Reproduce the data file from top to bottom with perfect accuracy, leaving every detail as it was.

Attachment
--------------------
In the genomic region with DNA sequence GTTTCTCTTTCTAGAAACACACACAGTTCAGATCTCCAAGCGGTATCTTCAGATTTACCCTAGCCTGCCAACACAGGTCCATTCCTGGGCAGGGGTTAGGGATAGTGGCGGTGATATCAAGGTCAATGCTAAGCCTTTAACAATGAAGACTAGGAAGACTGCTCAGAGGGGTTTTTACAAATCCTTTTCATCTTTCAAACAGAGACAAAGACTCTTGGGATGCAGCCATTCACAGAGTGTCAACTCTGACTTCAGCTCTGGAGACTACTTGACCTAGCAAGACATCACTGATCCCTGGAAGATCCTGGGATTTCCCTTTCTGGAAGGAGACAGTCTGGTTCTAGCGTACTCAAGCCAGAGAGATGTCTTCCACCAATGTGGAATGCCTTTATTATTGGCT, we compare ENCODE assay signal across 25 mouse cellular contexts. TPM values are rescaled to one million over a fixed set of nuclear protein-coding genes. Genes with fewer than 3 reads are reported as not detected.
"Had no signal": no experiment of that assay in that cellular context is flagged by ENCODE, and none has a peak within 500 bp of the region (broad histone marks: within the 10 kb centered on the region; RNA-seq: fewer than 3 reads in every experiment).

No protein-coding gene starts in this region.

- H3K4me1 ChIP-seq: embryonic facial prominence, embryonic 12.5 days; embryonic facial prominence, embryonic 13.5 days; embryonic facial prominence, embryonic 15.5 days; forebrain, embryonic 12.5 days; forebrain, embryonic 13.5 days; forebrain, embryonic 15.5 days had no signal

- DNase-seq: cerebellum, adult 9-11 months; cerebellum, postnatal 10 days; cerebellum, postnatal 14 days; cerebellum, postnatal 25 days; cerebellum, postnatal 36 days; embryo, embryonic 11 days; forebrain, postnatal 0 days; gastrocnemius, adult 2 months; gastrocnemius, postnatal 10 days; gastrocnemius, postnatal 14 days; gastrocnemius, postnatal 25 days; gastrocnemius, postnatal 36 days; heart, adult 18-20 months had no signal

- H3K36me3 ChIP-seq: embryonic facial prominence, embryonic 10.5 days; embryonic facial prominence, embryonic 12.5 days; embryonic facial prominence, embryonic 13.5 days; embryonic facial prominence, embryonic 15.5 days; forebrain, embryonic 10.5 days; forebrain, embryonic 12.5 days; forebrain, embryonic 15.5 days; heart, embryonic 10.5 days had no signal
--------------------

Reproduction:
In the genomic region with DNA sequence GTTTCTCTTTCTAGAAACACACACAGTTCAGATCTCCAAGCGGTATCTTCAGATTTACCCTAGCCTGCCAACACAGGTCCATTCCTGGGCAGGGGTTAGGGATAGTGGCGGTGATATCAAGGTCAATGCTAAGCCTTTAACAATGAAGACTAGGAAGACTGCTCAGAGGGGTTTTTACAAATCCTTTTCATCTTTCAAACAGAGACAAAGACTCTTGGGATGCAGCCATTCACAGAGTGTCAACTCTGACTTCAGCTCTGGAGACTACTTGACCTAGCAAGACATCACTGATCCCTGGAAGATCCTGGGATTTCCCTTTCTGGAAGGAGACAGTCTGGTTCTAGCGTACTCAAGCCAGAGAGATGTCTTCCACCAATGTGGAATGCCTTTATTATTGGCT, we compare ENCODE assay signal across 25 mouse cellular contexts. TPM values are rescaled to one million over a fixed set of nuclear protein-coding genes. Genes with fewer than 3 reads are reported as not detected.
"Had no signal": no experiment of that assay in that cellular context is flagged by ENCODE, and none has a peak within 500 bp of the region (broad histone marks: within the 10 kb centered on the region; RNA-seq: fewer than 3 reads in every experiment).

No protein-coding gene starts in this region.

- H3K4me1 ChIP-seq: embryonic facial prominence, embryonic 12.5 days; embryonic facial prominence, embryonic 13.5 days; embryonic facial prominence, embryonic 15.5 days; forebrain, embryonic 12.5 days; forebrain, embryonic 13.5 days; forebrain, embryonic 15.5 days had no signal

- DNase-seq: cerebellum, adult 9-11 months; cerebellum, postnatal 10 days; cerebellum, postnatal 14 days; cerebellum, postnatal 25 days; cerebellum, postnatal 36 days; embryo, embryonic 11 days; forebrain, postnatal 0 days; gastrocnemius, adult 2 months; gastrocnemius, postnatal 10 days; gastrocnemius, postnatal 14 days; gastrocnemius, postnatal 25 days; gastrocnemius, postnatal 36 days; heart, adult 18-20 months had no signal

- H3K36me3 ChIP-seq: embryonic facial prominence, embryonic 10.5 days; embryonic facial prominence, embryonic 12.5 days; embryonic facial prominence, embryonic 13.5 days; embryonic facial prominence, embryonic 15.5 days; forebrain, embryonic 10.5 days; forebrain, embryonic 12.5 days; forebrain, embryonic 15.5 days; heart, embryonic 10.5 days had no signal